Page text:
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Intestinal Staphylococcus spp. and virulent features associated with coeliac disease
  1. Ester Sánchez1,
  2. Carmen Ribes-Koninckx2,
  3. Miguel Calabuig3,
  4. Yolanda Sanz1
  1. 1Institute of Agrochemistry and Food Technology, National Research Council (IATA-CSIC), Valencia, Spain
  2. 2Hospital Universitario La Fe, Valencia, Spain
  3. 3Hospital General Universitario, Valencia, Spain
  1. Correspondence to Dr Yolanda Sanz, IATA-CSIC, Av. Agustín Escardino, 7. 46980 Paterna-Valencia, Spain; yolsanz{at}iata.csic.es

Abstract

Aim To determine whether intestinal Staphylococcus spp. and their pathogenic features differed between coeliac disease (CD) patients and healthy controls.

Methods 60 children, including active CD (n=20) and non-active CD (n=20) patients and healthy controls (n=20), were studied. Staphylococci were isolated from faeces and identified by PCR and DNA sequencing. The carriage of virulent genes, including adhesion (atlE and fbe), cell aggregation (icaD), global regulatory (agr and sar) and methicillin-resistant (mecA) genes, was analysed by PCR.

Results Staphylococcus epidermidis was more abundant in the microbiota of active and non-active CD patients than in controls. Staphylococcus haemolyticus was more abundant in active CD patients than in control subjects. Staphylococcus aureus was less abundant in active CD patients than in the other child groups. Staphylococcus spp. diversity was higher in active CD patients than in non-active CD patients and controls. The presence of the mecA gene and the simultaneous presence of both the mecA and atlE genes were higher in S. epidermidis clones isolated from CD patients, with active and non-active disease, than in those from control subjects. The individual presence of the other virulent genes was lower in S. epidermidis from active CD patients than in those from the other -child- groups.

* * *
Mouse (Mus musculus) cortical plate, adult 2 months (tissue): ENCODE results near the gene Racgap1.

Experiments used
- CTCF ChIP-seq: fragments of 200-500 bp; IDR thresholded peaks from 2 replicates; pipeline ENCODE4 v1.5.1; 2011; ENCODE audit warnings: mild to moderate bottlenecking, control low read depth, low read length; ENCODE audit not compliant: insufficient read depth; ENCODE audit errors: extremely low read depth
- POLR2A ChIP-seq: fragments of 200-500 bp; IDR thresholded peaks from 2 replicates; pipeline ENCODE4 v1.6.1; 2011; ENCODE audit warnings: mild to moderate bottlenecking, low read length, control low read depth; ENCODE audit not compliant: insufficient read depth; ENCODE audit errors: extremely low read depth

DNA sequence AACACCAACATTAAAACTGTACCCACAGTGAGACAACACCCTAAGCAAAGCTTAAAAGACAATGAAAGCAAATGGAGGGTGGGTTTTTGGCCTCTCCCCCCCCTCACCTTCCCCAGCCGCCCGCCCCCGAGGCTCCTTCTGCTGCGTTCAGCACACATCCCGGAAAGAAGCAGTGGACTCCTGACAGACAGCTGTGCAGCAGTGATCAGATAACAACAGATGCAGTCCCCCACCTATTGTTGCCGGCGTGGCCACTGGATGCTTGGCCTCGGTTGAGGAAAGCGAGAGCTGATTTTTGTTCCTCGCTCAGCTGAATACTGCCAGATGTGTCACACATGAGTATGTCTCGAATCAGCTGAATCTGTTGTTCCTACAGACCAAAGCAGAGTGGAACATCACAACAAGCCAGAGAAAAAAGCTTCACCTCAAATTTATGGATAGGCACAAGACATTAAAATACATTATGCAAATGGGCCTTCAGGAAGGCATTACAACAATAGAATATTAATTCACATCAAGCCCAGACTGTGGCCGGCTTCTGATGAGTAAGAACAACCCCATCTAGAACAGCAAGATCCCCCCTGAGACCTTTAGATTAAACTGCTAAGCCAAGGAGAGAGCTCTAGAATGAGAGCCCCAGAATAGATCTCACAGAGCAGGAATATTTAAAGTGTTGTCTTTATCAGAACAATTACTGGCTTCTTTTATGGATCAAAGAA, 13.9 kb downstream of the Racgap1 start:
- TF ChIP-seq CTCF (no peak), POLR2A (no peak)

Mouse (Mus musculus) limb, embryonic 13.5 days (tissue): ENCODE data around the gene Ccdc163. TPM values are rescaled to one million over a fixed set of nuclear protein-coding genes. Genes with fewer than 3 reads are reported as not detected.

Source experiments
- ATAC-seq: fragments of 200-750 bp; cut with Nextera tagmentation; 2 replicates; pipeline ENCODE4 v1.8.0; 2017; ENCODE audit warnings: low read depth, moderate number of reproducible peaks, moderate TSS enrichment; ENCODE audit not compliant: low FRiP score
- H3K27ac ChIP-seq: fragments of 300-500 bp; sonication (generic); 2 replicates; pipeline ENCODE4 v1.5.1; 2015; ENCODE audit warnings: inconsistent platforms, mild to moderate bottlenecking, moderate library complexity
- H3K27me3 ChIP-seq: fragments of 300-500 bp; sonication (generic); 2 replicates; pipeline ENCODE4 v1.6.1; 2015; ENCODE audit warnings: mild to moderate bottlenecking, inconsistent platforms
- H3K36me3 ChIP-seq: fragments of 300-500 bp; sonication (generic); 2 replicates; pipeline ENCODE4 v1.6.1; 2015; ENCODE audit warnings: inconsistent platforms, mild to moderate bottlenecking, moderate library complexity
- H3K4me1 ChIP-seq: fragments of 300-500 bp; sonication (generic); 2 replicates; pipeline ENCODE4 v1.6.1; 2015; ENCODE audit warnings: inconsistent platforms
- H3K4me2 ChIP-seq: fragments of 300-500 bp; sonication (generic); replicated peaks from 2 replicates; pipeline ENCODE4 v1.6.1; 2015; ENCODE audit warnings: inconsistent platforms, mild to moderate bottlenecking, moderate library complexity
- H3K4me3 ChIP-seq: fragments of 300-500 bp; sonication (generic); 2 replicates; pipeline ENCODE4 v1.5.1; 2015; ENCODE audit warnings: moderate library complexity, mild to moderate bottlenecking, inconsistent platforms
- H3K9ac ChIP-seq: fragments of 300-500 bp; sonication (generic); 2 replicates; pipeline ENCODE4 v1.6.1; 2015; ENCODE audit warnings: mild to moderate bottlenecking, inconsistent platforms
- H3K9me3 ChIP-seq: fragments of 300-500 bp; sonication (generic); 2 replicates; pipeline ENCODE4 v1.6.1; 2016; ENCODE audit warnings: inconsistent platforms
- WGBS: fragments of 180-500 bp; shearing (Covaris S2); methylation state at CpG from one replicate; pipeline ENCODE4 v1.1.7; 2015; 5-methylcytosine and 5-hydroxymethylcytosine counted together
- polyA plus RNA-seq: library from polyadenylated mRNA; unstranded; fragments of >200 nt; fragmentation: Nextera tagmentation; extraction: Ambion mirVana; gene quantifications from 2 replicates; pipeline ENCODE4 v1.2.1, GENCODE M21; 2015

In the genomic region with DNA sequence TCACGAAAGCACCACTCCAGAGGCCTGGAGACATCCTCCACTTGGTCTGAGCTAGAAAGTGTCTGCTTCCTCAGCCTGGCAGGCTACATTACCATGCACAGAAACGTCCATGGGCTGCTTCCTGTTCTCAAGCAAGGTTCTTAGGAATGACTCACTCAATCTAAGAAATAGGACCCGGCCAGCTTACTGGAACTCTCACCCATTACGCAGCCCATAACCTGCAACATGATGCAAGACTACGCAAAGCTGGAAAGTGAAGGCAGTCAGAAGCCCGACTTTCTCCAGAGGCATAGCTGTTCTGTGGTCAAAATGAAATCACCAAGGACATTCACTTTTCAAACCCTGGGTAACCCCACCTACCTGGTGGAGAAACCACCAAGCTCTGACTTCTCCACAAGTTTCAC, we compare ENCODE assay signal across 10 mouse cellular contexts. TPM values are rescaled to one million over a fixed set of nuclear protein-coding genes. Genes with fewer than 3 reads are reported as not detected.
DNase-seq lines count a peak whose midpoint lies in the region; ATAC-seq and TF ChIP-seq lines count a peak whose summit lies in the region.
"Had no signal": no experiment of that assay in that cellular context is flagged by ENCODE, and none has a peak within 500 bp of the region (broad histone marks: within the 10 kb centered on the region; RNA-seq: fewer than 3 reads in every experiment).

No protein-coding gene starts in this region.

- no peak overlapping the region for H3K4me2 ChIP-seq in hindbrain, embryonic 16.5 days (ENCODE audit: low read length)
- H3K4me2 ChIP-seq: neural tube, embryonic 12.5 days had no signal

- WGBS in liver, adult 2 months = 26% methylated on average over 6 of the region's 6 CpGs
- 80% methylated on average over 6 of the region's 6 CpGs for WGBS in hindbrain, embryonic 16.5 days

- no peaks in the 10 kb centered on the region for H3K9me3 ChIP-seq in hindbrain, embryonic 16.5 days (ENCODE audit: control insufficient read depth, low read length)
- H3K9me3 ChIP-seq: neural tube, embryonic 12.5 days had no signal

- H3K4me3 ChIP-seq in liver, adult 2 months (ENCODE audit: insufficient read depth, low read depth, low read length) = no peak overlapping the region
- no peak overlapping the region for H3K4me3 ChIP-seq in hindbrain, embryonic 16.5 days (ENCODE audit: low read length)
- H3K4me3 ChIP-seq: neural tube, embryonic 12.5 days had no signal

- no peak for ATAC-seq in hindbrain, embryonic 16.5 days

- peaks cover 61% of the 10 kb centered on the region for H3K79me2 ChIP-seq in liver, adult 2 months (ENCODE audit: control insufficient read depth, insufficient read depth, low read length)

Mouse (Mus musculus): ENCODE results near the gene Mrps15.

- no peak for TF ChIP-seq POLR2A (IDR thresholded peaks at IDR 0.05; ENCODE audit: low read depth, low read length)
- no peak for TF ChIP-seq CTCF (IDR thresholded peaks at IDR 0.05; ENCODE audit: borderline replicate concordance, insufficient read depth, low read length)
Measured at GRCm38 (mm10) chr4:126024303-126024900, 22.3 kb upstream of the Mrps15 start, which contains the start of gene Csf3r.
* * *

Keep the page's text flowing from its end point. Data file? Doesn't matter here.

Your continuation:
Conclusions Increased abundance of S. epidermidis carrying the mecA gene, in active and non-active CD patients, most likely reflects increased exposure of these subjects to opportunistic pathogens and antimicrobials.

  • Coeliac disease
  • gut microbiota
  • staphylococcus
  • methicillin resistance
  • anaerobes
  • bacteriology
  • clinical infectious diseases
  • infectious intestinal disease
  • inflammatory bowel disease

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Footnotes

  • Funding This work was supported by Grants AGL2008-01440/ALI, and Consolider Fun-C-Food CSD2007-00063 from the Spanish Ministry of Science and Innovation (MICINN).

  • Competing interests None.

  • Patient consent Obtained.

  • Ethics approval Ethics approval was obtained from the Ethics Committee of Consejo Superior de Investigaciones Científicas (CSIC) and the hospitals taking part in the study (Hospital Universitario La Fe and Hospital General Universitario, Valencia, Spain). Children were enrolled in the study after written informed consent was obtained from their parents.

  • Provenance and peer review Not commissioned; externally peer reviewed.

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